Symbol: MVQ / VMQ
Common name: silicone rubber, high molecular organosilicon polymers
Trade name: Silicone, Silopren®, Silastic®, Elastosil®, Ecosil®, Silplus®
What are its characteristics?
The most important properties of silicone rubber are:
- ⇒ excellent thermal and heat stability – up to do 200°C, and even to 300°C for short periods of time
- ⇒ very good elasticity in low temperatures
- ⇒ excellent resistance to weather conditions, aging and ozone
- ⇒ very good resistance to oils and hydraulic fluids
- ⇒ very good resistance to UV and gamma radiation
- ⇒ resistance to oils and fats of plant and animal origin
- ⇒ water (max. up to +100°C)
- ⇒ resistance to motor and gear aliphatic oils
- ⇒ good electric isolation properties
- ⇒ high gas permeability
- ⇒ non-flammability
The term silicone depicts a wide range of materials with poly-organosilicones with a high molecular weight, as its central element. Silicones are quite unusual among synthetic rubbers, as they are partially organic, and partially nonorganic. In chemical terms their main chain consists of siloxanes, depending on the type, vinyl, methyl, trifluoropropylic and phenylic groups on polymer chains.
Silicone rubbers are built on a nonorganic Si-O chain structure with organic side groups. They are created through the polymerization of chlorosilanes, e.g. methylchlorosilanes. Depending on the molecular weight they can form:
- crosslinked high-temperature solid rubber (HTV type)
- rubbers with texture from paste-like to solid, crosslinked with various additives, which also cure when treated with heat (LSR – Liquid Silicone Rubber)
- crosslinked in normal temperature (RTV), among which we can distinguish one-component and two-component crosslinked polymers
Organic side chains are mostly built of methyl groups. If the primary chain has only methylic side groups, it is marked as MQ. When some additional vinyl groups are added to the structure, the system carries the abbreviation VMQ. When a phenylic group is added – it is PVMQ, and if there aren’t any vinyl groups – PMQ.
How does the structure of side groups influence the polymers properties?
- Vinyl groups improve the degree of crosslinking and the behavior after deformation pressure stops operating, and also values of breaking strength.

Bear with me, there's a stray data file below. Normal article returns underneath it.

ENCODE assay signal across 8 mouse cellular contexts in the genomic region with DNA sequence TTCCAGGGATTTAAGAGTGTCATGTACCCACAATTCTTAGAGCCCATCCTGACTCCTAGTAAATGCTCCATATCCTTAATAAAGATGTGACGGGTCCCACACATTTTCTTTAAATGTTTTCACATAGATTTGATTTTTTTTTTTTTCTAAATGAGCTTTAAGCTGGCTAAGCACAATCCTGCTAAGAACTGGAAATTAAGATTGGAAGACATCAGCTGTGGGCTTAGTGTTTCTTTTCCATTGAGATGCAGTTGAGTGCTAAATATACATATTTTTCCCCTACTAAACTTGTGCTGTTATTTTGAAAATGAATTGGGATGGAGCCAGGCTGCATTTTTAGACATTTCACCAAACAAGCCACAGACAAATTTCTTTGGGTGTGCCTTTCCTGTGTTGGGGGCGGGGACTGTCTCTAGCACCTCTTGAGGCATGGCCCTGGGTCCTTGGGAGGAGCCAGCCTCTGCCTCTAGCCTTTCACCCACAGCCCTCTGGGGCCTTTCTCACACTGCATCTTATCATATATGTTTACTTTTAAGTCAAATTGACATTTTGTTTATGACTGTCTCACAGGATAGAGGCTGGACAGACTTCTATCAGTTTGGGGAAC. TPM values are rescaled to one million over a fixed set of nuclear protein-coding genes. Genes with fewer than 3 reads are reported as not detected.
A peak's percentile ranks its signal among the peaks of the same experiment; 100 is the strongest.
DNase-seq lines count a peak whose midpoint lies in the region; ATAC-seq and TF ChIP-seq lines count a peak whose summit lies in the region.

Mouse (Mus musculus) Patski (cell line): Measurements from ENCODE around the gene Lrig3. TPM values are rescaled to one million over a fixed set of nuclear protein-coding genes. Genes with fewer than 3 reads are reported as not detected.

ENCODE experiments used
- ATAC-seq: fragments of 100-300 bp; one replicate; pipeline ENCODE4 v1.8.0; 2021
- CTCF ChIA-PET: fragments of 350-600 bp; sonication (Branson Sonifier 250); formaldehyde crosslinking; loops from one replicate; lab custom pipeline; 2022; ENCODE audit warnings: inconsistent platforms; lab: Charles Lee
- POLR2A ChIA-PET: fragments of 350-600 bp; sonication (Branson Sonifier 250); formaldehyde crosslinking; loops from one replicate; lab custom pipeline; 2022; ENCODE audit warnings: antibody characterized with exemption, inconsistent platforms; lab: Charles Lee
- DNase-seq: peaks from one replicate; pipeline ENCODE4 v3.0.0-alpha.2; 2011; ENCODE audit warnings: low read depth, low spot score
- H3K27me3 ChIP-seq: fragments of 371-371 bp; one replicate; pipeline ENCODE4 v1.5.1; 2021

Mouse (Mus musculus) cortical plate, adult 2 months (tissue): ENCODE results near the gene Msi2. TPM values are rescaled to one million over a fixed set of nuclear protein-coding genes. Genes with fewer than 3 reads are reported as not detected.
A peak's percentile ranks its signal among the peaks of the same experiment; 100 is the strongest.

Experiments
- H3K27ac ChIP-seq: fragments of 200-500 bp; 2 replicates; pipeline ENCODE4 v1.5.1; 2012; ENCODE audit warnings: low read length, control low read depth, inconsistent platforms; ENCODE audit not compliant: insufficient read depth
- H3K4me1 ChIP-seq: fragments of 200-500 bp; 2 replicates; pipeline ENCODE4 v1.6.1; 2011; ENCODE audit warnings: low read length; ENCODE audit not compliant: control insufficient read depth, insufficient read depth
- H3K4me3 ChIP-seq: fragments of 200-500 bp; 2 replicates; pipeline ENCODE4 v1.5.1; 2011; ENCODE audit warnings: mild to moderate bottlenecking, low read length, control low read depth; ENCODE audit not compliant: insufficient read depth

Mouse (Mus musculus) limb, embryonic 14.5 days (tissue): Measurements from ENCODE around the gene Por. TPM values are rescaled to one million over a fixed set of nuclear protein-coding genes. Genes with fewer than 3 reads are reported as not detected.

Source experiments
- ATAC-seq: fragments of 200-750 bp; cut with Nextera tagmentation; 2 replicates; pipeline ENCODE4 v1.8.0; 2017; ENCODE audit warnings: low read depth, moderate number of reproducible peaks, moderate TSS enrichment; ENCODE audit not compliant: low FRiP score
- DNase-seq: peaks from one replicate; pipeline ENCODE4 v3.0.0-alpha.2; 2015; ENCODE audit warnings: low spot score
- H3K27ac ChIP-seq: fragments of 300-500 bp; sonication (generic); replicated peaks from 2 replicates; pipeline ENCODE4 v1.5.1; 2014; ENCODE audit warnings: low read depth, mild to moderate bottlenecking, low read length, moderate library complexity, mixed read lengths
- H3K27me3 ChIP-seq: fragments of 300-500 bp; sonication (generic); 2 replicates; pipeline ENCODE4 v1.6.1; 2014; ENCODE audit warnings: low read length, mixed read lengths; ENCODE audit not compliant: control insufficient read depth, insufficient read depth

- Phenylic groups improve properties in low temperatures and resistance to high-energy radiation.
Silicone rubber is used in:
- ⇒ electronic industry
- ⇒ electric industry
- ⇒ household goods
- ⇒ printing
- ⇒ glass industry
- ⇒ construction industry
- ⇒ automotive industry
- ⇒ railway industry
- ⇒ medical industry
- ⇒ food industry
Such rubbers have excellent dielectric and anti-adhesive properties, but also low toxicity and that is why they may be used in many ways for food and medical purposes, as they do not add flavor or odor.
In comparison with conventional rubber, their tensile strength is quite low (<15MPa), similar to their tear strength. They are moderately resistant to mineral oils (depending on their class) and fuels, and are characterized by slight permanent deformations while pressing. But on the other hand, they show great resilience to fats and oils of animal and plant origin, break oil and motor oil.
Their huge advantage is also a wide range of operating temperatures.
Silicone rubber is non-flammable and has good dielectric properties. Low tear strength and low abrasion resistance, narrow down the possibilities of use in dynamic conditions.
Typical curing is based on peroxides. Lately, elastomers with polyaddition crosslinking have been introduced. They are characterized by being easy to process and they do not leave any unpleasant smell, typical for peroxides.
With silicone rubbers it is possible to create mixtures with a hardness range from 20 to 80ºShA. Silicone mixtures can be processed through all methods typical for the rubber industry, that are used to produce technical products for some of the most popular recipients, like motorisation, electronics and electrotechnology, medicine, food industry, aeronautics, construction.
Sealing ring, O-ring, membranes, cable insulations, electrical connectors, hoses, sanitary ware and surgical instruments are among the most common products.
Silicone can be modified to be electrically resistant, conductive or flame retardant. Many silicone compounds are characterized by mould shrinkage that is more significant than normal. That is why, production moulds for silicone products are different from those for nitrile.
Vulcanizates do not adhere to sticky surfaces or ice, because they are hydrophobic. Thanks to special products improving adhesion, silicone rubber may permanently bond with metals, glass, textiles, etc.